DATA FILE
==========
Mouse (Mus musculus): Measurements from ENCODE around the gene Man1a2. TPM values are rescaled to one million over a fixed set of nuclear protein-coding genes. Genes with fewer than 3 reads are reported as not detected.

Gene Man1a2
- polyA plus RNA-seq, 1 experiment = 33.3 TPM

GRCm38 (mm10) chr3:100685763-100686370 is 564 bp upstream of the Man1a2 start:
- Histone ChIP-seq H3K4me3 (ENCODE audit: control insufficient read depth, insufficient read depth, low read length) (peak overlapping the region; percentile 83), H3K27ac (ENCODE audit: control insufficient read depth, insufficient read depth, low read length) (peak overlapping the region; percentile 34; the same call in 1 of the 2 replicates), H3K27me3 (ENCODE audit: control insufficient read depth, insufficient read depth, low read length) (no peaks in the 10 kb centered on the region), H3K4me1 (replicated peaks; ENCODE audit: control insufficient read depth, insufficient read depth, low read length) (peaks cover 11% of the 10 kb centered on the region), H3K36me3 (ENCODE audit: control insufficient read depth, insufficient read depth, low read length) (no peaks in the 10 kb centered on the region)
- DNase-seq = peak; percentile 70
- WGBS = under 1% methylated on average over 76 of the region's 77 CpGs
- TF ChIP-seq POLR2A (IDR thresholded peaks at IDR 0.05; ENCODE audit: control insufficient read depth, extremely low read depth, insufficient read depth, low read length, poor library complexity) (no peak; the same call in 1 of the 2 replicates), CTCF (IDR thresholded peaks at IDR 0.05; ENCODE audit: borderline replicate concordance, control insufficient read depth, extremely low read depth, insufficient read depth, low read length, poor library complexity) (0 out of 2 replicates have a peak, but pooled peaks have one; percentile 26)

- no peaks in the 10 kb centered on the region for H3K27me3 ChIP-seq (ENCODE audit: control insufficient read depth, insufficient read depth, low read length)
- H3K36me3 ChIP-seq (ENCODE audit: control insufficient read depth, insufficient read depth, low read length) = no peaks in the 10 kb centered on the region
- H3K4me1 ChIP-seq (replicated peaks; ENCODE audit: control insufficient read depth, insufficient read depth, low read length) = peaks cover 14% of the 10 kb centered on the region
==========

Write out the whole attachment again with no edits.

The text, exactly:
Mouse (Mus musculus): Measurements from ENCODE around the gene Man1a2. TPM values are rescaled to one million over a fixed set of nuclear protein-coding genes. Genes with fewer than 3 reads are reported as not detected.

Gene Man1a2
- polyA plus RNA-seq, 1 experiment = 33.3 TPM

GRCm38 (mm10) chr3:100685763-100686370 is 564 bp upstream of the Man1a2 start:
- Histone ChIP-seq H3K4me3 (ENCODE audit: control insufficient read depth, insufficient read depth, low read length) (peak overlapping the region; percentile 83), H3K27ac (ENCODE audit: control insufficient read depth, insufficient read depth, low read length) (peak overlapping the region; percentile 34; the same call in 1 of the 2 replicates), H3K27me3 (ENCODE audit: control insufficient read depth, insufficient read depth, low read length) (no peaks in the 10 kb centered on the region), H3K4me1 (replicated peaks; ENCODE audit: control insufficient read depth, insufficient read depth, low read length) (peaks cover 11% of the 10 kb centered on the region), H3K36me3 (ENCODE audit: control insufficient read depth, insufficient read depth, low read length) (no peaks in the 10 kb centered on the region)
- DNase-seq = peak; percentile 70
- WGBS = under 1% methylated on average over 76 of the region's 77 CpGs
- TF ChIP-seq POLR2A (IDR thresholded peaks at IDR 0.05; ENCODE audit: control insufficient read depth, extremely low read depth, insufficient read depth, low read length, poor library complexity) (no peak; the same call in 1 of the 2 replicates), CTCF (IDR thresholded peaks at IDR 0.05; ENCODE audit: borderline replicate concordance, control insufficient read depth, extremely low read depth, insufficient read depth, low read length, poor library complexity) (0 out of 2 replicates have a peak, but pooled peaks have one; percentile 26)

- no peaks in the 10 kb centered on the region for H3K27me3 ChIP-seq (ENCODE audit: control insufficient read depth, insufficient read depth, low read length)
- H3K36me3 ChIP-seq (ENCODE audit: control insufficient read depth, insufficient read depth, low read length) = no peaks in the 10 kb centered on the region
- H3K4me1 ChIP-seq (replicated peaks; ENCODE audit: control insufficient read depth, insufficient read depth, low read length) = peaks cover 14% of the 10 kb centered on the region